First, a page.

The Turing Test Review

By Mark Delaney,
May not machines carry out something which ought to be described as thinking but which is very different from what a man does?

Alan Turing is considered one of the founding fathers of computer science. His is one of the most quoted and revered minds in the history of the world. He was also ahead of his time. His writings on the future of computers and artificial intelligence are deeply rooted in the lessons that are carried on today by futurists like Ray Kurzweil and Nick Bostrom. He proposed a future where computers could potentially leave a human perplexed to determine whether it was an organic or artificial mind. There are different forms of that test and it is by no means perfect, but his essential goal was to ask if, someday, computing would be so far advanced in that it became indistinguishable from our own thought processes as human beings. This conundrum, like Turing's teachings, lies at the heart of Bulkhead Interactive's The Turing Test.

The Turing Test

Pairing this heady philosophical material with brilliantly crafted puzzles makes The Turing Test one of the best games of 2016. The game is a first-person puzzler in a science fiction setting. In it, you play as astronaut Ava Turing (what a coincidence!) some 200 years in the future. The International Space Agency awakens you prematurely from a cryosleep on a space shuttle and informs you that the rest of your team has gone dark on Jupiter's moon, Europa, the subject of your mission.

Greeted by the ship's on-board AI, T.O.M., you wouldn't be out of line to draw immediate comparisons to films like 2001: A Space Odyssey and Moon. The simple almost blindingly white walls paint a familiar image of space excursions seen countless times across all visual media. The exact whereabouts of your crew are unknown, but T.O.M. has a general idea. They are on the other end of a series of dozens of rooms that are built to stump AI but should only challenge humans, not obstruct them permanently. Across 70 puzzles, Ava and T.O.M.'s relationship will change course several times over. Each room follows a set formula: introduce itself, carry the plot forward with more dialogue, and then step aside as you work to solve the puzzle and make it to the exit.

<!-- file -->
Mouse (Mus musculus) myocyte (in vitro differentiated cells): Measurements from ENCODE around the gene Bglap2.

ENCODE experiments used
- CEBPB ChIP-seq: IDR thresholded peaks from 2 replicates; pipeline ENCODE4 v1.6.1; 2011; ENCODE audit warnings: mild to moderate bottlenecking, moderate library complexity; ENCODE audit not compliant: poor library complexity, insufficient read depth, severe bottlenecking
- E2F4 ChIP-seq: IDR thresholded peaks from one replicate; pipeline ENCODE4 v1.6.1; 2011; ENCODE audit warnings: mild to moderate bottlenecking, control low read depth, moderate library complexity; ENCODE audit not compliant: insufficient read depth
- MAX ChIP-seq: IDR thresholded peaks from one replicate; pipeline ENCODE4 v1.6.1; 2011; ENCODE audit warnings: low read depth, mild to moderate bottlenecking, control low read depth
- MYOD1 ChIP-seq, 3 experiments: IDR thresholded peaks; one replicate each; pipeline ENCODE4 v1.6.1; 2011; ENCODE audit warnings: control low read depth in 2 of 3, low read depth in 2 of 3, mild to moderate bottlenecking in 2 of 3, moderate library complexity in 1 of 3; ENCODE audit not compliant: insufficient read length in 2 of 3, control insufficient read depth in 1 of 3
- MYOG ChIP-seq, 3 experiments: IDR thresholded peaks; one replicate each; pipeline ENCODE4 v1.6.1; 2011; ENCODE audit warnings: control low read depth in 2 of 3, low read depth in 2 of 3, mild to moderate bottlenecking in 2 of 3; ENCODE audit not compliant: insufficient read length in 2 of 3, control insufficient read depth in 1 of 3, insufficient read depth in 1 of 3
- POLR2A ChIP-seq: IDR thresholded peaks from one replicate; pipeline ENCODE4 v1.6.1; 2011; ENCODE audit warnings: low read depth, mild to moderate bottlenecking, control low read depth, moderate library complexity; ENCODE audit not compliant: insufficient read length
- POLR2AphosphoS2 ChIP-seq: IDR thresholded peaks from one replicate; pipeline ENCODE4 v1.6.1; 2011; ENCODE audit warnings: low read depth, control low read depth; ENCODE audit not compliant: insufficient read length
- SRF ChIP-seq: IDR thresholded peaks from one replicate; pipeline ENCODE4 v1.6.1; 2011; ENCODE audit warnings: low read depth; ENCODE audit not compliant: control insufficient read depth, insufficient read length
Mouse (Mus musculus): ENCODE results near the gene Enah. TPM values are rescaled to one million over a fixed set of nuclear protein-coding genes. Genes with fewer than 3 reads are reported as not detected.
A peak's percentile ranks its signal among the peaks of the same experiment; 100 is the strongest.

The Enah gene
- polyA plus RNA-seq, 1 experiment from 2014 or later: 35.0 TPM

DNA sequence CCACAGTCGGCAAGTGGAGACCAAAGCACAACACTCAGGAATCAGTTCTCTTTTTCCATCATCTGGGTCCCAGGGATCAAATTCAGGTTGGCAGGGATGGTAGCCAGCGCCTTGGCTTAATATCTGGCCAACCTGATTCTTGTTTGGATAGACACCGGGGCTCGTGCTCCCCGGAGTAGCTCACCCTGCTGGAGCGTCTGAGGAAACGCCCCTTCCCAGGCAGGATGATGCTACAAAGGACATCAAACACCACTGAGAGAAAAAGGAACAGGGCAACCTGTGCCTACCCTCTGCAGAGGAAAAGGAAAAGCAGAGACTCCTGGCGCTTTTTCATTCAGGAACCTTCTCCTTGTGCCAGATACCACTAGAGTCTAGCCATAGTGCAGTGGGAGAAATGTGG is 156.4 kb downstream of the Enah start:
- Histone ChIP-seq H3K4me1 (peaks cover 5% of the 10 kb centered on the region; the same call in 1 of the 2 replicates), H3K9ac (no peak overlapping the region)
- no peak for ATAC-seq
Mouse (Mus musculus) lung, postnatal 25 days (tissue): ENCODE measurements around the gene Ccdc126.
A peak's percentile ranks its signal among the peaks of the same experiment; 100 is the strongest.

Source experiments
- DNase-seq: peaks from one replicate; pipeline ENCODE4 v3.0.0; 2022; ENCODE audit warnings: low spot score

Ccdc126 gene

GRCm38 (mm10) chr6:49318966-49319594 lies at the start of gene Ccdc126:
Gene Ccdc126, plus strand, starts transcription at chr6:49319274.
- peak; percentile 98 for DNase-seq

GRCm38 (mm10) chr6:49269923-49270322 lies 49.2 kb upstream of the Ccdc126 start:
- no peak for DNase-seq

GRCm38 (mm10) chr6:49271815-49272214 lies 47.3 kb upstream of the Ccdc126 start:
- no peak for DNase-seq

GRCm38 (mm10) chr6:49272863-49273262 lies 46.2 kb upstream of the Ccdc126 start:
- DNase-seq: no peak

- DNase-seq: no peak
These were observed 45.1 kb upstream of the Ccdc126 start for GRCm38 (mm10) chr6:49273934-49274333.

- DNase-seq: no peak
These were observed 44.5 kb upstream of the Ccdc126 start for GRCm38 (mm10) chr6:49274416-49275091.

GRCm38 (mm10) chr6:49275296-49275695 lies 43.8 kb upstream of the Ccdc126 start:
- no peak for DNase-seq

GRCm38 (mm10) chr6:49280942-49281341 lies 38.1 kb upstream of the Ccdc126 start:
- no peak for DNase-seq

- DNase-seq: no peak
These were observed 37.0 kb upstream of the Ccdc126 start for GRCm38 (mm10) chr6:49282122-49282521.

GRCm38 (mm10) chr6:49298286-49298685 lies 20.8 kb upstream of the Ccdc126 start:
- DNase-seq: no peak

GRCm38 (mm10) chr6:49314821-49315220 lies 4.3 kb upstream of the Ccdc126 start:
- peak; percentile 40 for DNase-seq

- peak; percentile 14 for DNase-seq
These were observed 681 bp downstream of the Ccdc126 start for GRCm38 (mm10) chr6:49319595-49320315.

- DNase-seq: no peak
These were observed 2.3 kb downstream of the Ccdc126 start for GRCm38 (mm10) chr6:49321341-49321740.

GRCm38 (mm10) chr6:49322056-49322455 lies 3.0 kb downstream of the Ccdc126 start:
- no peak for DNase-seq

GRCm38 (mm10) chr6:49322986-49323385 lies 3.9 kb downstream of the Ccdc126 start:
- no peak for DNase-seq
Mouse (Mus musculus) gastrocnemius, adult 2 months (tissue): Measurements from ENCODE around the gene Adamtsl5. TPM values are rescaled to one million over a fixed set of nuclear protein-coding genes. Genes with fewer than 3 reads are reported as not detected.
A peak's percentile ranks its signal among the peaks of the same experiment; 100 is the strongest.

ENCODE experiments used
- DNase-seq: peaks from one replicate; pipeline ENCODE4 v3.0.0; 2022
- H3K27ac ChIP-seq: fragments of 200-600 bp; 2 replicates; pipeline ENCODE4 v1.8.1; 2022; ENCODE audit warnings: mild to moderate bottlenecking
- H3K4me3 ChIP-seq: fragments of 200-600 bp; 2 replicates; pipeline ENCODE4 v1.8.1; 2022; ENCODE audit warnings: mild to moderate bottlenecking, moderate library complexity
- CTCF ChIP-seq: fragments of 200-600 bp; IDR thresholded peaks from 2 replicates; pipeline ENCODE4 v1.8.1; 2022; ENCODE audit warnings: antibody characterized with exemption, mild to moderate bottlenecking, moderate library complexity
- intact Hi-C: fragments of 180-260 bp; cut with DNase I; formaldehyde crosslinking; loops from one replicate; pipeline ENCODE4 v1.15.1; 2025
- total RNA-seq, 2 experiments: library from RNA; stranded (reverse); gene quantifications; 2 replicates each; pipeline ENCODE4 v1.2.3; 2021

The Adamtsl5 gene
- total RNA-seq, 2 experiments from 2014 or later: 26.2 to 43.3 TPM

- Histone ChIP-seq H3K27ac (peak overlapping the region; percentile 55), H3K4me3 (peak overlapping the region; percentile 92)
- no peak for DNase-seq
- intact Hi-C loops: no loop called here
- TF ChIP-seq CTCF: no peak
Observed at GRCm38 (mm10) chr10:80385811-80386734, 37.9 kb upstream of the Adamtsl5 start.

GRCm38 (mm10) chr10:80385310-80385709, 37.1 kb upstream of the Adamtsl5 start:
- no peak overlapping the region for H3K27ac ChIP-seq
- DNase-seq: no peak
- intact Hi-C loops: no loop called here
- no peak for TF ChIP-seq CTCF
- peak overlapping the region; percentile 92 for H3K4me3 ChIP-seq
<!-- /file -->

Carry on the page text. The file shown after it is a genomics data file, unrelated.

Here to there. It's not often going to be simple.Here to there. It's not often going to be simple.

The puzzles take center stage, so it's a tremendous attribute that they are constructed so smartly. New elements are introduced regularly throughout the 8-12 hour story. The primary means of puzzle solving comes from your EMT (energy manipulation tool) that you use to transport energy sources from one location to another. A blue orb may open a door, power up a lever, or activate a magnet, but so too will the green, purple, or red orb. Determining the correct order to execute these steps while paying attention to other environmental obstacles like light bridges and elevators, is consistently challenging but never frustrating.

Each puzzle that slowed my progress felt like it was my problem, not something that the game did wrong. There's no wasted space in any of the rooms -- everything is exacting, deliberate. You also can't "break" the game at any point, even if you dive into a puzzle with the wrong solution. There's always a way to pull yourself out of it and course-correct. In later levels, especially the last ten or so, the intricacy can get daunting. Multi-room puzzles with wires, switches, elevators, robots, cameras, and other resources, can make you want to quit at first glance and jump online for a solution, but don't. They're intimidating, but fair. It was always a reward to survey a complex puzzle, exhale, and commit to it.

Every ten puzzles end with a chunk of story-focused exploration.Every ten puzzles end with a chunk of story-focused exploration.